When the false prophets of Baal challenged Elijah's God to a fight to the finish and lost, Elijah's God did not merely pick up the people of Israel and march them off to the promised land. His actual command to the Israelites, after the Baalist priest had failed in their yelling and rending of garments and general whining into the microphones, was "Take them out and smite them."
Joe Lieberman did not create the Joe Lieberman we have before us today. Lieberman was created by a vacuum of power, just as surely as a little limp balloon will inflate to fill the entire volume of a vacuum jar. Suck the power out of the Senate and the droopiest empty vessel will always expand to fill the void.
Aristotle defined real tragedy as when a great man is destroyed by an essentially human tragic flaw. The tragic flaw can be overwhelming pride, as it was with Aeschylus, or, in the instance of our President, it can be the flaw that is also one of his great strengths as a human being -- his ability to seek out the good in others, to assume that it is there. This decency has served him well until this moment, and it may even stand us all in good stead in what remains of this possibly tragic presidency. But this decency does not just appear as weakness in great battle, it actually is weakness.
When Obama said in Oslo last week that there is evil in the world, this Niebuhrian recognition of how the world really is was called upon to steel the ever-decent Obama to accept the necessity of war. That same recognition of the possibility of evil is not being drawn upon now, and we are all the victims because of that failure.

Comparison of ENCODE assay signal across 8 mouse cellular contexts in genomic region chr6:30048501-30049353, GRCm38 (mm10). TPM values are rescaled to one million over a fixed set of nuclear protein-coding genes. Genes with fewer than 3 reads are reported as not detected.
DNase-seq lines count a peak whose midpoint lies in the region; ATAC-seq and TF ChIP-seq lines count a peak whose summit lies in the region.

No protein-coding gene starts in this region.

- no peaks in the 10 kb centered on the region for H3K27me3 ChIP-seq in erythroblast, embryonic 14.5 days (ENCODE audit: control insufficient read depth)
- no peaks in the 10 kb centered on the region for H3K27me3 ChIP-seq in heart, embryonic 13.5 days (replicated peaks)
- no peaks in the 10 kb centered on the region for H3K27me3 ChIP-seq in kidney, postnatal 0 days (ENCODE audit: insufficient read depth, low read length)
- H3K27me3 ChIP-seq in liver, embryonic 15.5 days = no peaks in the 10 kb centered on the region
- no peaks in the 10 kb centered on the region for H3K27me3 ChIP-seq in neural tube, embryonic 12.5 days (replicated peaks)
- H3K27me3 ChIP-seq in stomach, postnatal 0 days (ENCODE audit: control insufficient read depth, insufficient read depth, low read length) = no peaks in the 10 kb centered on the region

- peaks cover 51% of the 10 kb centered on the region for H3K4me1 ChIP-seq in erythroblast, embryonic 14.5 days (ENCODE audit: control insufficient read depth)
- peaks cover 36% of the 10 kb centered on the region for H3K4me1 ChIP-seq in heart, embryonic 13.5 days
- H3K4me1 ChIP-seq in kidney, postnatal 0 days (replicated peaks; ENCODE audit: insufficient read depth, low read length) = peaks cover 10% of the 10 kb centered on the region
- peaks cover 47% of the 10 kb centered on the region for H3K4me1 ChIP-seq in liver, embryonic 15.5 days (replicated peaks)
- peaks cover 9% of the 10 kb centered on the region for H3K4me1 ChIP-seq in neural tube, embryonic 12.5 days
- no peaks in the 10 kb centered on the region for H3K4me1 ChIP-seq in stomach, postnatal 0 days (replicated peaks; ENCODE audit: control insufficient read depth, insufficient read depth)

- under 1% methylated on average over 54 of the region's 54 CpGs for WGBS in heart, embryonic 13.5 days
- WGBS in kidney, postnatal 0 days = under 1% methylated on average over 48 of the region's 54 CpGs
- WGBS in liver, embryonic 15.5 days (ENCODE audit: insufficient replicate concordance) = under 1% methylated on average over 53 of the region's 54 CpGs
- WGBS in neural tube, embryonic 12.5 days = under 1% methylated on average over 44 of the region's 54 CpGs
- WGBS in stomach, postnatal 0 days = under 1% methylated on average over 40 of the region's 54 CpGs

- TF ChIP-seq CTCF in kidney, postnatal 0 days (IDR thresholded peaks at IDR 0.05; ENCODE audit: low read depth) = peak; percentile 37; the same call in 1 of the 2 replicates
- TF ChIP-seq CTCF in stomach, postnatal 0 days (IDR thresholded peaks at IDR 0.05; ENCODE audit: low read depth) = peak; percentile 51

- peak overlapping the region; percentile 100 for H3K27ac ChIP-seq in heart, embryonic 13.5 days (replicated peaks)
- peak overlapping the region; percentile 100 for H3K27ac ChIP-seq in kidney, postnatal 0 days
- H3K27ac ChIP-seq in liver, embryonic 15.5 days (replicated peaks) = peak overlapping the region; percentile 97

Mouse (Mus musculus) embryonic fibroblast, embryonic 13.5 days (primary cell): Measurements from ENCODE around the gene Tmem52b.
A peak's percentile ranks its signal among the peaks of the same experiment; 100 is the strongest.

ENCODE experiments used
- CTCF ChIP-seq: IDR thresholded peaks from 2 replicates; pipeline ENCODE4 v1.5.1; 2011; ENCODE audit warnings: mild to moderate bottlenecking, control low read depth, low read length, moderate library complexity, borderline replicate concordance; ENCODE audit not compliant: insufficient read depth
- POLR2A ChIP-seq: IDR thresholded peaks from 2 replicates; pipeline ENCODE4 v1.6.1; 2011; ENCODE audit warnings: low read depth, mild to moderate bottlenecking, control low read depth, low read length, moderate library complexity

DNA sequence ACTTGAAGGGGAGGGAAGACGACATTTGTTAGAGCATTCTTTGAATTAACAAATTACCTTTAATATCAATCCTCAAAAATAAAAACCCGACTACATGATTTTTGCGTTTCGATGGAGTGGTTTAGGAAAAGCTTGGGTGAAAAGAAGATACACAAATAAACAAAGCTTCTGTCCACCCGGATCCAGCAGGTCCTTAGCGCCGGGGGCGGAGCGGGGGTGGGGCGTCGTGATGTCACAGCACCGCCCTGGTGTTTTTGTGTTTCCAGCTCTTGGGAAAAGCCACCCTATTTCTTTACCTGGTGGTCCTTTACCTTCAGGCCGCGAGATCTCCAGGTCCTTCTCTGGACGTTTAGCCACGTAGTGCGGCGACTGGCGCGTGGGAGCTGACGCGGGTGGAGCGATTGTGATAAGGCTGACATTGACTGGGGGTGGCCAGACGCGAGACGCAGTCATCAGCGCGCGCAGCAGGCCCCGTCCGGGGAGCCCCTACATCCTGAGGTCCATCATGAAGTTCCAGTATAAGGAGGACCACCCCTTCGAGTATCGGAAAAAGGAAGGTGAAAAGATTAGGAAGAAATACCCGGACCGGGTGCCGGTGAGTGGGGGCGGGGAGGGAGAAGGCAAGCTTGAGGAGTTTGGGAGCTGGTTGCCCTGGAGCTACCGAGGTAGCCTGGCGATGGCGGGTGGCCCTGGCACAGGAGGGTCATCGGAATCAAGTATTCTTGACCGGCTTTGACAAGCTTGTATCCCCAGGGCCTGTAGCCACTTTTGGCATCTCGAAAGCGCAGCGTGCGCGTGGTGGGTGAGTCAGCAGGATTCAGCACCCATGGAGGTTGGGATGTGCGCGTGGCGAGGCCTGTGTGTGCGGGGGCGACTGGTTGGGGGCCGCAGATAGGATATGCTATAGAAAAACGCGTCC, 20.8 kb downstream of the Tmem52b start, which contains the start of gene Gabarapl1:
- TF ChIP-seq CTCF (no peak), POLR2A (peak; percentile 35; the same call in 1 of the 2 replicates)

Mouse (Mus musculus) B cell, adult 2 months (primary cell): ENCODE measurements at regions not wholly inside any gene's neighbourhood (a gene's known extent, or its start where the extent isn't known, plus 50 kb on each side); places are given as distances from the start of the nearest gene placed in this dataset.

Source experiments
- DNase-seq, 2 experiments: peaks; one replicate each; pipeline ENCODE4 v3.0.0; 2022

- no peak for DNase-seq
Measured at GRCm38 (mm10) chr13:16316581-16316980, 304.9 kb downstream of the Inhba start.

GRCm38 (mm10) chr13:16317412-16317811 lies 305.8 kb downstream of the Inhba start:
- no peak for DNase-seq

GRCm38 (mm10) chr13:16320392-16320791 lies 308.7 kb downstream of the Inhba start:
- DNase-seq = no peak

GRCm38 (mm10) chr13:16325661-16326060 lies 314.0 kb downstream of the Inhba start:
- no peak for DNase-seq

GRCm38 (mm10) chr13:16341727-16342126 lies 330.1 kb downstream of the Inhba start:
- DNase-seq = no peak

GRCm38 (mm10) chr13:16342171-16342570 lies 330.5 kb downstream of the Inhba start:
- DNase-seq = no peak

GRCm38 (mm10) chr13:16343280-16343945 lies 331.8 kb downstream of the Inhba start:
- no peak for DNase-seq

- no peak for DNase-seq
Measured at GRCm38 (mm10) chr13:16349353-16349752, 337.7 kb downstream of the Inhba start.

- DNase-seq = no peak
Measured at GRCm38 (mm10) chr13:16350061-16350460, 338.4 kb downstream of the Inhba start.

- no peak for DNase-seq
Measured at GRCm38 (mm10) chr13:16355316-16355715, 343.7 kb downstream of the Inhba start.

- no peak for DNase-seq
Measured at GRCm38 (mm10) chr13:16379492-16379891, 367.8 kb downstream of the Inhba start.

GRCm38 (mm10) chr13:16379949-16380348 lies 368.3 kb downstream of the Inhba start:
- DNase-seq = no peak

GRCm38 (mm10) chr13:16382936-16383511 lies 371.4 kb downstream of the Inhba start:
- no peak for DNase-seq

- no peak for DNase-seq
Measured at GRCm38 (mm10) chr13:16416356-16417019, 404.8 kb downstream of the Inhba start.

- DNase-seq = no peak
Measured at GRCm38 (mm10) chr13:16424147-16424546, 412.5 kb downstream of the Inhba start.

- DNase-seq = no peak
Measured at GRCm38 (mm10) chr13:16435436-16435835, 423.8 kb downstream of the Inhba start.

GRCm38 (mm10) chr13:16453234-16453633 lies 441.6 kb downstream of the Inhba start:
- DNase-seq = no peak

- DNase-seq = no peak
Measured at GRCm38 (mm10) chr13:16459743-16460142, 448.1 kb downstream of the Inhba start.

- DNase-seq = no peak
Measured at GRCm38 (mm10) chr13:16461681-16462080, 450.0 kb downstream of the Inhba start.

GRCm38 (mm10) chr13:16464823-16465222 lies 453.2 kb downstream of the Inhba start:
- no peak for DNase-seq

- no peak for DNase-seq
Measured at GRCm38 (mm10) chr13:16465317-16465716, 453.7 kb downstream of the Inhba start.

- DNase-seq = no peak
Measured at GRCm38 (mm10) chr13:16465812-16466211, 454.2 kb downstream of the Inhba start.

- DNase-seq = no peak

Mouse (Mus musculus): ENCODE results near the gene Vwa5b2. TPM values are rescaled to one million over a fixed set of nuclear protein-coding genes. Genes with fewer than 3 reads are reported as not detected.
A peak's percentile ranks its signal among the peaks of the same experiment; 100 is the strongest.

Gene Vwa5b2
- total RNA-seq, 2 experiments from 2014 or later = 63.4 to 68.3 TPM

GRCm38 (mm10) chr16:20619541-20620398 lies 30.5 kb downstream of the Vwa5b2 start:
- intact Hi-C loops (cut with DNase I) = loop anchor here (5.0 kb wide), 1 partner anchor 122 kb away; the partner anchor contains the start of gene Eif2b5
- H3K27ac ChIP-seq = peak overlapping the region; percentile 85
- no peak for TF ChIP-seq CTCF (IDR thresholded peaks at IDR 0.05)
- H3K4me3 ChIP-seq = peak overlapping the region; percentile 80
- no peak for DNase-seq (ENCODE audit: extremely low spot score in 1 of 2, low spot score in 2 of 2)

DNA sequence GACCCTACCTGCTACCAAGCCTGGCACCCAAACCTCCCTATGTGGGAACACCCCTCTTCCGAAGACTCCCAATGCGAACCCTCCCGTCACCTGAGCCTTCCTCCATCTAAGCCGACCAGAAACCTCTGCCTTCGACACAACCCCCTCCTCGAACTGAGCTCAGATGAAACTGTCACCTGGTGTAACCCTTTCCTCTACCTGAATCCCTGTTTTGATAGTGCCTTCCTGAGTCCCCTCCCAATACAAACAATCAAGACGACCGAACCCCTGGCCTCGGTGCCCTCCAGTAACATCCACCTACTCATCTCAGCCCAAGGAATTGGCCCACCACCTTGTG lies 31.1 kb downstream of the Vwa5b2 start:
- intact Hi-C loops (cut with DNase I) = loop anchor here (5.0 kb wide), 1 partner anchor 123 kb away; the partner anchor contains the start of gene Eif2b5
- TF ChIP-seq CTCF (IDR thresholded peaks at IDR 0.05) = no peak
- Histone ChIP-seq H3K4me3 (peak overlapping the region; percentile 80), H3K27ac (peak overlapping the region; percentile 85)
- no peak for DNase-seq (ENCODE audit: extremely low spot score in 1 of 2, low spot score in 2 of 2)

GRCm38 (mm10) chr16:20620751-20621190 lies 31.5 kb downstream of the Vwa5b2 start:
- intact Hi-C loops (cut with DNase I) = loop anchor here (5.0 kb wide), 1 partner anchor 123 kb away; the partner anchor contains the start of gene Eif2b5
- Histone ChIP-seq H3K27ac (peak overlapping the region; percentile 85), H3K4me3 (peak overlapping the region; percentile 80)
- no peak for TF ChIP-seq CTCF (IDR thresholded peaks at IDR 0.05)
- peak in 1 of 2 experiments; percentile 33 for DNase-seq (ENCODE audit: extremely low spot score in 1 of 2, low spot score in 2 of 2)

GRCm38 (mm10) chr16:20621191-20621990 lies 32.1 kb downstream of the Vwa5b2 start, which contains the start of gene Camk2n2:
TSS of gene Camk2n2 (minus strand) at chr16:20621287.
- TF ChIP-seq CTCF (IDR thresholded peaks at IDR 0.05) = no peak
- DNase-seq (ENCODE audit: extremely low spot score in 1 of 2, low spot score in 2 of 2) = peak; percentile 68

LBJ would not have let his vision for the Great Society be undermined by the likes of a Joe Lieberman. LBJ would have moved Lieberman's office to the smallest, smelliest cubicle in the lowest building in D.C. He would have grasped Lieberman by the neck and breathed into his scrawny face. He would have reopened an investigation into the tax receipts of Lieberman's father's liquor store even though the place had been closed for thirty years. There is nothing LBJ wouldn't have done to get his bill passed the way he wanted it passed.
There will be plays and maybe even an opera written about this bleak winter of 2009. And the story will be simple -- a nation summoned to a new beginning with the promise of hope, and the nation will have given in to that hope for a brief shining moment. Then the test arises, as tests always will. The sniveling Lieberman, whom the librettist will struggle to portray with any redeeming quality, and Obama, the good, the wise, the decent, unable for his sake or ours, to smite the foe. Evil triumphs, Obama loses, and all of us are diminished.
It is has been said that the differences between great comedy and great tragedy are slight. Maybe the true difference is who the piano lands on. At the moment, we can see it coming, dropping out of the sky, and there's nowhere to run.
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